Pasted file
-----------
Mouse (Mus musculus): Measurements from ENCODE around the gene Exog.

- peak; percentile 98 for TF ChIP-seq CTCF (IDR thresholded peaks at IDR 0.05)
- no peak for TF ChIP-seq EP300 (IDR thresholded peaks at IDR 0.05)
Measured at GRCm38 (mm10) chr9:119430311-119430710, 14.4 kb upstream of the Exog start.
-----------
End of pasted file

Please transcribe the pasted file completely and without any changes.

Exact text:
Mouse (Mus musculus): Measurements from ENCODE around the gene Exog.

- peak; percentile 98 for TF ChIP-seq CTCF (IDR thresholded peaks at IDR 0.05)
- no peak for TF ChIP-seq EP300 (IDR thresholded peaks at IDR 0.05)
Measured at GRCm38 (mm10) chr9:119430311-119430710, 14.4 kb upstream of the Exog start.